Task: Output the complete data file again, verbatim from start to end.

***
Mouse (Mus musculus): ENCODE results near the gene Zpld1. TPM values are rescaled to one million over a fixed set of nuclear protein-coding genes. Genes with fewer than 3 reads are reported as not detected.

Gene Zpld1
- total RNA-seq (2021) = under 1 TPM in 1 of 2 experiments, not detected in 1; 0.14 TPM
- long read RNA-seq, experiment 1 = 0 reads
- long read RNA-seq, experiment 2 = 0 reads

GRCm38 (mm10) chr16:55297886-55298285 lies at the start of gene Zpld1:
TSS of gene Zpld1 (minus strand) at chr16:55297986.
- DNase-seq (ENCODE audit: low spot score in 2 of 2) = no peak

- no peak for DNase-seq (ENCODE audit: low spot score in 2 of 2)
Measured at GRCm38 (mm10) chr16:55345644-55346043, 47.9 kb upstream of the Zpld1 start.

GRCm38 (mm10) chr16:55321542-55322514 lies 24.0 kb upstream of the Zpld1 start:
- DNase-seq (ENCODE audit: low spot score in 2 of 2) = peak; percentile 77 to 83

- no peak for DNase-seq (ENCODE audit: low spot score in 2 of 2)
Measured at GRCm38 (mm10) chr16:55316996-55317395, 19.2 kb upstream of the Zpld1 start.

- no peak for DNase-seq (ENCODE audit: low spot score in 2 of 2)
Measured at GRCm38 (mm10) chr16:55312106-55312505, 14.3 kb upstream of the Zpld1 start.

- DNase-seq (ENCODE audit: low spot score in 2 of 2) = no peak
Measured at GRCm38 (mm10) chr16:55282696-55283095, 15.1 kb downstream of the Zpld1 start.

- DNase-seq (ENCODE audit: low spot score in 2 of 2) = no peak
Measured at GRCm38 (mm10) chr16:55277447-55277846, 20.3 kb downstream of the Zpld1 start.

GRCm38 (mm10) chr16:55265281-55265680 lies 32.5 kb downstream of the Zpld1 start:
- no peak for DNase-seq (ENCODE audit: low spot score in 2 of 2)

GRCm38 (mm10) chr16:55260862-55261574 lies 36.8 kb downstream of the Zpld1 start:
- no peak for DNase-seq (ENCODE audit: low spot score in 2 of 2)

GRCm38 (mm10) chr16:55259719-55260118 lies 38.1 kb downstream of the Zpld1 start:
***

Mouse (Mus musculus): ENCODE results near the gene Zpld1. TPM values are rescaled to one million over a fixed set of nuclear protein-coding genes. Genes with fewer than 3 reads are reported as not detected.

Gene Zpld1
- total RNA-seq (2021) = under 1 TPM in 1 of 2 experiments, not detected in 1; 0.14 TPM
- long read RNA-seq, experiment 1 = 0 reads
- long read RNA-seq, experiment 2 = 0 reads

GRCm38 (mm10) chr16:55297886-55298285 lies at the start of gene Zpld1:
TSS of gene Zpld1 (minus strand) at chr16:55297986.
- DNase-seq (ENCODE audit: low spot score in 2 of 2) = no peak

- no peak for DNase-seq (ENCODE audit: low spot score in 2 of 2)
Measured at GRCm38 (mm10) chr16:55345644-55346043, 47.9 kb upstream of the Zpld1 start.

GRCm38 (mm10) chr16:55321542-55322514 lies 24.0 kb upstream of the Zpld1 start:
- DNase-seq (ENCODE audit: low spot score in 2 of 2) = peak; percentile 77 to 83

- no peak for DNase-seq (ENCODE audit: low spot score in 2 of 2)
Measured at GRCm38 (mm10) chr16:55316996-55317395, 19.2 kb upstream of the Zpld1 start.

- no peak for DNase-seq (ENCODE audit: low spot score in 2 of 2)
Measured at GRCm38 (mm10) chr16:55312106-55312505, 14.3 kb upstream of the Zpld1 start.

- DNase-seq (ENCODE audit: low spot score in 2 of 2) = no peak
Measured at GRCm38 (mm10) chr16:55282696-55283095, 15.1 kb downstream of the Zpld1 start.

- DNase-seq (ENCODE audit: low spot score in 2 of 2) = no peak
Measured at GRCm38 (mm10) chr16:55277447-55277846, 20.3 kb downstream of the Zpld1 start.

GRCm38 (mm10) chr16:55265281-55265680 lies 32.5 kb downstream of the Zpld1 start:
- no peak for DNase-seq (ENCODE audit: low spot score in 2 of 2)

GRCm38 (mm10) chr16:55260862-55261574 lies 36.8 kb downstream of the Zpld1 start:
- no peak for DNase-seq (ENCODE audit: low spot score in 2 of 2)

GRCm38 (mm10) chr16:55259719-55260118 lies 38.1 kb downstream of the Zpld1 start: